GATEPIERS TO W: pair of square-plan gatepiers by W R Lethaby of 1898-1900, linked to former barn by small section of rubble wall. Coursed rubble with band course at apex surmounted by pyramid coping.


A-Group with Melsetter House, Chapel, Lodge and Gatepiers, Kitchen and Walled Gardens, Burial Enclosure, Estate Office, Gardener's Cottage, Laundry House and Spinning Cottage. A substantial, largely intact, traditional barn probably of mid 18th century date. Almost the only structure to be left entirely unaltered during the reconstruction of the buildings at Melsetter by W R Lethaby between 1898 and 1900. Presumably this was because Lethaby admired it. Lethaby was a leading exponent and promoter of the Arts and Crafts Movement and widely adopted traditional vernacular features in his buildings. The Melsetter Estate was the home of the Moodie family from the later 16th century until the earlier 19th century. It is likely that the barn might date from the ownership of Benjamin Moodie, who was the laird in the mid 18th century. When the estate was bought (and the buildings at Melsetter redeveloped) by Thomas Middlemore, a Birmingham industrialist, in 1898, it comprised the entire island of Hoy as well as the adjacent smaller islands of South Walls, Fara and Rysa. It was called 'The Hall' because functions were held here (information from Elsie Seater of Melsetter House).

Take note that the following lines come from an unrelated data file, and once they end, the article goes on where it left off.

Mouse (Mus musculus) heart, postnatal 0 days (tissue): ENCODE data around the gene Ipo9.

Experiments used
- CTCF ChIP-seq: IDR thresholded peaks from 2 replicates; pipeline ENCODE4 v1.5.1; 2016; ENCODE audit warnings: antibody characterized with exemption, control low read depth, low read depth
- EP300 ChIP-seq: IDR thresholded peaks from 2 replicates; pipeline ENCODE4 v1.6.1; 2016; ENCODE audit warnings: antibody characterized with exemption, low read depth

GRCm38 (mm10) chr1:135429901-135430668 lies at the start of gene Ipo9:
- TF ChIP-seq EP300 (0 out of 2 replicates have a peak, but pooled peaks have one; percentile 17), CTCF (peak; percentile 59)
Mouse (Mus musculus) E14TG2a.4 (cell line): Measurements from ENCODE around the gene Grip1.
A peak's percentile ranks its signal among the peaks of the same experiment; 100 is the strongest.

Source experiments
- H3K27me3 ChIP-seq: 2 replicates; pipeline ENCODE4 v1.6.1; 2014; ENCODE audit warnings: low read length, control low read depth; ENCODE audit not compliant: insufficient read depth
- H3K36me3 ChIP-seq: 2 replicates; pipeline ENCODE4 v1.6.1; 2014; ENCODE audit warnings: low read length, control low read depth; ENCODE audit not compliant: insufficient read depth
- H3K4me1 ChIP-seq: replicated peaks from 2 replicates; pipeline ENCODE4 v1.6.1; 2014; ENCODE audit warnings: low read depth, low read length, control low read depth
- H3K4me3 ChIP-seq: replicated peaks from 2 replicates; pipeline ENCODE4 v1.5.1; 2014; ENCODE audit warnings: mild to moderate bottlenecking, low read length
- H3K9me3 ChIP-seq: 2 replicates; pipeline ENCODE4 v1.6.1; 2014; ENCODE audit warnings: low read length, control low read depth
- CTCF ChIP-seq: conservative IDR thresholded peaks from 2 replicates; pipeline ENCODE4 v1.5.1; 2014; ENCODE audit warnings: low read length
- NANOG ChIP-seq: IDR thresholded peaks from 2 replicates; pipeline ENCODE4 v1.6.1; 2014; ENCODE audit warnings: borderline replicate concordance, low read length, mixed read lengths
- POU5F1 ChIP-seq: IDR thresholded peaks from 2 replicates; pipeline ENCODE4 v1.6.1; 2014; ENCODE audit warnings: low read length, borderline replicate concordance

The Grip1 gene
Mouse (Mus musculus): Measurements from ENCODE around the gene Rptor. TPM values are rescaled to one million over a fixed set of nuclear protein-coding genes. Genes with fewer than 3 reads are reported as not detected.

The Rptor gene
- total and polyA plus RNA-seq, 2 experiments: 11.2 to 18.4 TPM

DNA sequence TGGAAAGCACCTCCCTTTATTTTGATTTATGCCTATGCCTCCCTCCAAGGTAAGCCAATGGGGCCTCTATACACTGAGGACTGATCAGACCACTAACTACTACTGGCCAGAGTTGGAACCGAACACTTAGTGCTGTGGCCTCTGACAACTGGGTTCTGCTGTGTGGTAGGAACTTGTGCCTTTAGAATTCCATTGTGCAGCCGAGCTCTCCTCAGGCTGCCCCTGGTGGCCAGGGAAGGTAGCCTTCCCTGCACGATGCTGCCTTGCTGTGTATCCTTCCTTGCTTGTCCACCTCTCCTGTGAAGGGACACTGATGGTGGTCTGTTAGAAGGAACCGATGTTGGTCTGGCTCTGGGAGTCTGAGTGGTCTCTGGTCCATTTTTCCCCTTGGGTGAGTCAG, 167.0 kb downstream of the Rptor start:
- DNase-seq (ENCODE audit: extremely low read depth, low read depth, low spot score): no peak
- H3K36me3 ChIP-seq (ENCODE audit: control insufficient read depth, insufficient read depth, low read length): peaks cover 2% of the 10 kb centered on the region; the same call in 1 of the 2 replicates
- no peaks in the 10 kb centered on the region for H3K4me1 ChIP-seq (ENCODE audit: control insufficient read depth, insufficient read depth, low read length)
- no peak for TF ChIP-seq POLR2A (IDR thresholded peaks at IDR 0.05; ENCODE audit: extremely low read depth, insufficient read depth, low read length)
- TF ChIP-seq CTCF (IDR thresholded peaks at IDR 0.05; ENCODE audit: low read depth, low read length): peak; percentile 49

1st Edition County Series OS MAP (1881); Godfrey Rubens, WILLIAM RICHARD LETHABY (1986) pp129-138 & p300; Leslie Burgher, ORKNEY, AN ILLUSTRATED ARCHITECTURAL GUIDE (1991) p77; John Gifford, THE HIGHLANDS AND ISLANDS (in the 'Buildings of Scotland' series, 1992) p343.